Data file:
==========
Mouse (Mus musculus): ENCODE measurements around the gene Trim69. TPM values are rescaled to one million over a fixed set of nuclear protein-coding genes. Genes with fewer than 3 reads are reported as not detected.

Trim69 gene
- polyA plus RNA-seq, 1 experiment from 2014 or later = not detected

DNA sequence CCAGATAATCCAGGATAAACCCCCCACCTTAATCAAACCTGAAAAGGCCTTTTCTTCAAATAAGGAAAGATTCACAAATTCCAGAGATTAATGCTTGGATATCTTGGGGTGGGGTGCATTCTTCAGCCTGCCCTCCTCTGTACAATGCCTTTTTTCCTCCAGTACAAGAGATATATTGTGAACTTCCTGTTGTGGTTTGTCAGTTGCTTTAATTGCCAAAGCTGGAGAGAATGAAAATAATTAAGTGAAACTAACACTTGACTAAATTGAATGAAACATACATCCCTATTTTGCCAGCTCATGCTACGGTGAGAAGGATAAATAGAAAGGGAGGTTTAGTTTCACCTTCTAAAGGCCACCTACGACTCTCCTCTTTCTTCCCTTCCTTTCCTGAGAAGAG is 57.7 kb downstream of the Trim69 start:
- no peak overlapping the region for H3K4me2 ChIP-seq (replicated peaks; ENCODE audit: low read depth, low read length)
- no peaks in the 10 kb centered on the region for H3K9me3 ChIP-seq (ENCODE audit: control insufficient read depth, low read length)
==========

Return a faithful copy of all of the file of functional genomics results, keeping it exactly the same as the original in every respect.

Mouse (Mus musculus): ENCODE measurements around the gene Trim69. TPM values are rescaled to one million over a fixed set of nuclear protein-coding genes. Genes with fewer than 3 reads are reported as not detected.

Trim69 gene
- polyA plus RNA-seq, 1 experiment from 2014 or later = not detected

DNA sequence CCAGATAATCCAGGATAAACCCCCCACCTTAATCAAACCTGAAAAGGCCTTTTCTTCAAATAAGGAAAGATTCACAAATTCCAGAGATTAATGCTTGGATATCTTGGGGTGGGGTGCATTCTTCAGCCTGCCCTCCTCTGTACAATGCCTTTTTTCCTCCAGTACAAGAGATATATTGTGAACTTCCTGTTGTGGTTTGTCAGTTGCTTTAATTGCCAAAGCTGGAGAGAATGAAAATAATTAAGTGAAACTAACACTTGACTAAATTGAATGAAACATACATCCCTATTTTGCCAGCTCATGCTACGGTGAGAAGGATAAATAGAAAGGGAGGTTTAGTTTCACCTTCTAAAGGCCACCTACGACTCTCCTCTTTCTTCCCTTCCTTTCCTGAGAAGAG is 57.7 kb downstream of the Trim69 start:
- no peak overlapping the region for H3K4me2 ChIP-seq (replicated peaks; ENCODE audit: low read depth, low read length)
- no peaks in the 10 kb centered on the region for H3K9me3 ChIP-seq (ENCODE audit: control insufficient read depth, low read length)